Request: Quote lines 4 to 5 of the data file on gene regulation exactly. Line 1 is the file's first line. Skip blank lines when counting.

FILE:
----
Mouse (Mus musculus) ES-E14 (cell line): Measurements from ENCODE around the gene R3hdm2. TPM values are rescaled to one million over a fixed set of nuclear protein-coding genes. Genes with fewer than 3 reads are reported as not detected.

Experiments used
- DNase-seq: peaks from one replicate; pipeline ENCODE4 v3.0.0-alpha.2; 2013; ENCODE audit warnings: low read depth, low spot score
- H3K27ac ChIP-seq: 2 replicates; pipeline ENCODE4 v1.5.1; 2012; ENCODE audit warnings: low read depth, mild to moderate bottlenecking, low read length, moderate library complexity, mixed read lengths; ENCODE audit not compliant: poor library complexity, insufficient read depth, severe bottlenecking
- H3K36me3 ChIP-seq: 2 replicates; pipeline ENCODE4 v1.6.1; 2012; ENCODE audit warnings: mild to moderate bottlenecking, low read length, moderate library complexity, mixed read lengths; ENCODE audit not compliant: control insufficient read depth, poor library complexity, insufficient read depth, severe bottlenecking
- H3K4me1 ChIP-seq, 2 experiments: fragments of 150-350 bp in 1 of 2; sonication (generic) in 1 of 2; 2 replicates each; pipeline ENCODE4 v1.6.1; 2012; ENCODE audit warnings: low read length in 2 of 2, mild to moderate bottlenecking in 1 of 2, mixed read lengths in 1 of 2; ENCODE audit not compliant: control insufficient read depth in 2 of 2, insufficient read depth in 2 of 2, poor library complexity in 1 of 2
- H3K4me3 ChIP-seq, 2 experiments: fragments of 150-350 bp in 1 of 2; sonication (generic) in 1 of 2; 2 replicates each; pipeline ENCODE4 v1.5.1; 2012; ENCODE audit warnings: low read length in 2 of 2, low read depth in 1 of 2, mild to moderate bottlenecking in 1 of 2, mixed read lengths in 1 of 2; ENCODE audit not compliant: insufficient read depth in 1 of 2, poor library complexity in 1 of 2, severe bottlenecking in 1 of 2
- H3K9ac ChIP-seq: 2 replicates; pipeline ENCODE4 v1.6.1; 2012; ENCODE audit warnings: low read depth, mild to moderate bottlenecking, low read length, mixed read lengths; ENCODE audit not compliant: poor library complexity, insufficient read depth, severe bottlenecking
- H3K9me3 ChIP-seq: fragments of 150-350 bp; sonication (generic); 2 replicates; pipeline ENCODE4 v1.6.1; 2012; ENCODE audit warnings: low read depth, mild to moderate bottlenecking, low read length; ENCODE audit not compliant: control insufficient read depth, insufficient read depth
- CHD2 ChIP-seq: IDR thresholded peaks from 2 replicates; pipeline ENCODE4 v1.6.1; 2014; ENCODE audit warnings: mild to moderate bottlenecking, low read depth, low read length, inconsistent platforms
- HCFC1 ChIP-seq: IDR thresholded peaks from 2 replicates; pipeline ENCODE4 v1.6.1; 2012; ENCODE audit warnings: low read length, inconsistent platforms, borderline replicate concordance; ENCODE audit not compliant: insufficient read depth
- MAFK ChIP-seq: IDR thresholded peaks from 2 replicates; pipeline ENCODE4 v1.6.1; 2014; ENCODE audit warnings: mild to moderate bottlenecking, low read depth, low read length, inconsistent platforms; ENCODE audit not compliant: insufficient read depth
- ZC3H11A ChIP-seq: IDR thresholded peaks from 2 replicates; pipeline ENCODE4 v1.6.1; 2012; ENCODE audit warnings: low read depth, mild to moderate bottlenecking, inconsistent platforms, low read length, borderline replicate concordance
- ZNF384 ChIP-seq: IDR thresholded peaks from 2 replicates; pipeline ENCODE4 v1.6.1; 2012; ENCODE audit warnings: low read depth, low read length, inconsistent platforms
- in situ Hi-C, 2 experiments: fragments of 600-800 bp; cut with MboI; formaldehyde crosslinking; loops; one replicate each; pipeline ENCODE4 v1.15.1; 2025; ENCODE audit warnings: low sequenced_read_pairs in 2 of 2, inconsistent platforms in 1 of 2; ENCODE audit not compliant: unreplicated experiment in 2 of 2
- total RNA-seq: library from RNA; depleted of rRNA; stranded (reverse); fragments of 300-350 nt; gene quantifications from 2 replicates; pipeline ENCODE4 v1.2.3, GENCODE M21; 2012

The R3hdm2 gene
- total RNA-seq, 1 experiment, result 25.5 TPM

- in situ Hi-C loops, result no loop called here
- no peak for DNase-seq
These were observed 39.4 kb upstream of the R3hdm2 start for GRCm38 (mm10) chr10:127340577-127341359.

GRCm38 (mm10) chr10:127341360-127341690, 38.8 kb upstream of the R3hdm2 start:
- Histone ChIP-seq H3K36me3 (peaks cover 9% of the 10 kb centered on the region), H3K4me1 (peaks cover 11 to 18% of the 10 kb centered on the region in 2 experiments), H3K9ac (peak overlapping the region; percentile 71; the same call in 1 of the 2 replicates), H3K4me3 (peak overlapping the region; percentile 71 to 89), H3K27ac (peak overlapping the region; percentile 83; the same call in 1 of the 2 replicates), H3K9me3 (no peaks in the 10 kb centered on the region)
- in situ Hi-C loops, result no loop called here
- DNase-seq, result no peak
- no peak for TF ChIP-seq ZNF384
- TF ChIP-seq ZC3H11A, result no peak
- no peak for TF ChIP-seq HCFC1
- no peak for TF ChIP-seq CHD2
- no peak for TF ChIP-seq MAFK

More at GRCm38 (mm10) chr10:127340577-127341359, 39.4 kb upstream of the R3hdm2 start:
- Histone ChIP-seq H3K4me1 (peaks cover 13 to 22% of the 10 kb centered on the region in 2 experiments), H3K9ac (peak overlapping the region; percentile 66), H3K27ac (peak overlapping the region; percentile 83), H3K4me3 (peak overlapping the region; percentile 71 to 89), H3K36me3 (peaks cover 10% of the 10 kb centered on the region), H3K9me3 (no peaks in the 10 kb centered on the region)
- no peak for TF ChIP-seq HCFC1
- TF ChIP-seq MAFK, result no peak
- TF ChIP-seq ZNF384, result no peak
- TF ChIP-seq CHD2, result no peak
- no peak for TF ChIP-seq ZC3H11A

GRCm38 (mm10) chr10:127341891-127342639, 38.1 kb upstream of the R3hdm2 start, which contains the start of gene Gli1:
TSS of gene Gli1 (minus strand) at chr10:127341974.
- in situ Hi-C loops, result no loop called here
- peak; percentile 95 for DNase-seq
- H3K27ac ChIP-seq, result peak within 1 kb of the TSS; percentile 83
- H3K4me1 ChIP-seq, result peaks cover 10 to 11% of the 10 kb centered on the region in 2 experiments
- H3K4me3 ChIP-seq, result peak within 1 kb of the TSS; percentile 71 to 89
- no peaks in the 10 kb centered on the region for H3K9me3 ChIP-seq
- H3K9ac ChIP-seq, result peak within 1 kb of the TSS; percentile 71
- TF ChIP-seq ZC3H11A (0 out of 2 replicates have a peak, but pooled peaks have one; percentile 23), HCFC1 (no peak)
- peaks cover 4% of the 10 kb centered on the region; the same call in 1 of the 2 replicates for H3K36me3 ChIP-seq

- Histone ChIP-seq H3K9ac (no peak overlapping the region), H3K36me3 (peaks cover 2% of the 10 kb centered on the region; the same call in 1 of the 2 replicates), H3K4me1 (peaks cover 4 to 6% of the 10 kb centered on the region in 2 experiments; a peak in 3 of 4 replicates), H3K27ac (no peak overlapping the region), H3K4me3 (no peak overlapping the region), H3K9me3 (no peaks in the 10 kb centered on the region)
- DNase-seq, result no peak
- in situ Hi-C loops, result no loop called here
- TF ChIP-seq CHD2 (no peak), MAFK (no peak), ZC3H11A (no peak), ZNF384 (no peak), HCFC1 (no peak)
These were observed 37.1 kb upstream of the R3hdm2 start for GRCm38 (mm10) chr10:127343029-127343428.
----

- H3K27ac ChIP-seq: 2 replicates; pipeline ENCODE4 v1.5.1; 2012; ENCODE audit warnings: low read depth, mild to moderate bottlenecking, low read length, moderate library complexity, mixed read lengths; ENCODE audit not compliant: poor library complexity, insufficient read depth, severe bottlenecking
- H3K36me3 ChIP-seq: 2 replicates; pipeline ENCODE4 v1.6.1; 2012; ENCODE audit warnings: mild to moderate bottlenecking, low read length, moderate library complexity, mixed read lengths; ENCODE audit not compliant: control insufficient read depth, poor library complexity, insufficient read depth, severe bottlenecking